AS400 jobs can originate from several sources and are classified by how they originate on the system. In this course, and in general, you will deal mostly with two types of jobs: interactive and batch.
An interactive job begins when a user signs on to an AS400 and it terminates when the user sign off the AS400 or the job is ended. Interactive jobs run in conversational mode, which means there is a dialogue of sorts between the user and the program, utility or operating system function. Because of this conversational, back-and-forth nature of interactive jobs, any CPU-or I/O-intensive request a user makes could lock up the workstation keyboard until the request is completed. Therefore, it is often advisable to direct such requests to a subsystem designed to handle them. That is, to submit them as batch jobs.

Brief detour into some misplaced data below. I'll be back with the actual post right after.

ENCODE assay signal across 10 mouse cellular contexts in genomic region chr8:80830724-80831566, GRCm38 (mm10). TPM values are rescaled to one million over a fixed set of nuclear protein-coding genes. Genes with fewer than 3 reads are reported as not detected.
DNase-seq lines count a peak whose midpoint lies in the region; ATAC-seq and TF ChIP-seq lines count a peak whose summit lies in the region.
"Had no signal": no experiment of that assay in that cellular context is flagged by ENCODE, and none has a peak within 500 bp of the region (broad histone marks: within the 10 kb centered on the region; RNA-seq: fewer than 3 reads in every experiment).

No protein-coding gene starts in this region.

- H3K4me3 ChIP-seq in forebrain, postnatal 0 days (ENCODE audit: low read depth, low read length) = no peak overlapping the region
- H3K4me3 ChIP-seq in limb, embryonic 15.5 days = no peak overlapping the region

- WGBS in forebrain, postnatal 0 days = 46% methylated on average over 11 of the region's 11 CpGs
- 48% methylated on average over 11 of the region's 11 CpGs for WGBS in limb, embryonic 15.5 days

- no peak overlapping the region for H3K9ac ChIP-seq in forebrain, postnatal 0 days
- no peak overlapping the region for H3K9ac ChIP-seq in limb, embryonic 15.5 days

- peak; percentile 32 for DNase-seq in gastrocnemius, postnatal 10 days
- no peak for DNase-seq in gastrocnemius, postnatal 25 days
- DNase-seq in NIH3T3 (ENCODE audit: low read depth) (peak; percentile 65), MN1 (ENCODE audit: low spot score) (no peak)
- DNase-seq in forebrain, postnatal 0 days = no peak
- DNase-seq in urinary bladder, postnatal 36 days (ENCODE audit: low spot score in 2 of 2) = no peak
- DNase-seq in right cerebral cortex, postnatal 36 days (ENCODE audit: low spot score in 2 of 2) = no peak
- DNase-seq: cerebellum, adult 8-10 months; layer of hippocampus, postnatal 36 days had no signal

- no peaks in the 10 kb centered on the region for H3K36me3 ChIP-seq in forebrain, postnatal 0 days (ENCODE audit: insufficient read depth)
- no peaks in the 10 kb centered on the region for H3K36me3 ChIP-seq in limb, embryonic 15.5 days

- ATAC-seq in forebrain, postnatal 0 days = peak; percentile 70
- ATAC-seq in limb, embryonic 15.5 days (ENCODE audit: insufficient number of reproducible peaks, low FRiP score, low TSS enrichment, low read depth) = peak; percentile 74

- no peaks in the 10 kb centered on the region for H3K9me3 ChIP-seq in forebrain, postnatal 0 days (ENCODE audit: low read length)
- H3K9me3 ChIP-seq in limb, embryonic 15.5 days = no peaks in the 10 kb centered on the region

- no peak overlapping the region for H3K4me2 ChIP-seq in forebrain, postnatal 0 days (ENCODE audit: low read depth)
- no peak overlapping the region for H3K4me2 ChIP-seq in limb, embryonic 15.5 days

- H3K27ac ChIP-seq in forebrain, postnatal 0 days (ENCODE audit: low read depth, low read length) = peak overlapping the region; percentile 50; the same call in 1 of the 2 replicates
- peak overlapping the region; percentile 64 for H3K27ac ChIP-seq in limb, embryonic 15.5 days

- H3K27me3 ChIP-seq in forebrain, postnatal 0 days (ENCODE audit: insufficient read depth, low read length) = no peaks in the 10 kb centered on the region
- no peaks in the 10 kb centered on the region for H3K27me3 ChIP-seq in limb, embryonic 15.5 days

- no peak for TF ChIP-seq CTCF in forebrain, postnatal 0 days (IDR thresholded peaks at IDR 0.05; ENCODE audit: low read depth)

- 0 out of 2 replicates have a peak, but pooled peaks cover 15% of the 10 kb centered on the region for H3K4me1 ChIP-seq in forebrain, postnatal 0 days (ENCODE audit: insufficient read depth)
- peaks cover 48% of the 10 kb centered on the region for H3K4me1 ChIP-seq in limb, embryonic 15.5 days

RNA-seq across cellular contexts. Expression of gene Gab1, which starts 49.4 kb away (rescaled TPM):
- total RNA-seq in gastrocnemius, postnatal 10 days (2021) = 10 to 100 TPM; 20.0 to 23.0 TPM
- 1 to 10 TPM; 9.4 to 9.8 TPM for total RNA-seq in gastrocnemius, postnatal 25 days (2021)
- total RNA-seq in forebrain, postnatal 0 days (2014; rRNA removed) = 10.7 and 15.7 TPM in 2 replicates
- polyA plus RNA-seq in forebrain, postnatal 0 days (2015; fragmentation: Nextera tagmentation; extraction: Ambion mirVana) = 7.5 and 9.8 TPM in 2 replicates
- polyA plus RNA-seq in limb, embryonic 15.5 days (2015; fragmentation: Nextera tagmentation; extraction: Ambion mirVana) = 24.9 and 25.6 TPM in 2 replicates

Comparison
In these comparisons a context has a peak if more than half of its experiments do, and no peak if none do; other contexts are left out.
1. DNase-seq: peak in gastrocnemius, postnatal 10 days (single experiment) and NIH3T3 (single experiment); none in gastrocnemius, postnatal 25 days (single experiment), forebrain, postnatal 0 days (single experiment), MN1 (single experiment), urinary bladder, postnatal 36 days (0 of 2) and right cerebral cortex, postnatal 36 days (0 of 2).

Batch jobs can execute without user interaction; they do not require data or controlling values to be input through the workstation once they have started. Batch jobs are sent to a job queue until they can begin execution. A job queue is a staging area, managed by the subsystem in which the job will run, where batch jobs wait in line for their turn at processing. Each batch subsystem can execute only a limited number of batch jobs concurrently. If no other higher-priority jobs are waiting, a batch job can start right away; otherwise, it must wait its turn. Batch jobs may also be held until a certain time of day. For example, a given batch job may be automatically run each night at 11:00 p.m. An example of such a batch job would be the nightly deletion of work files before a system backup.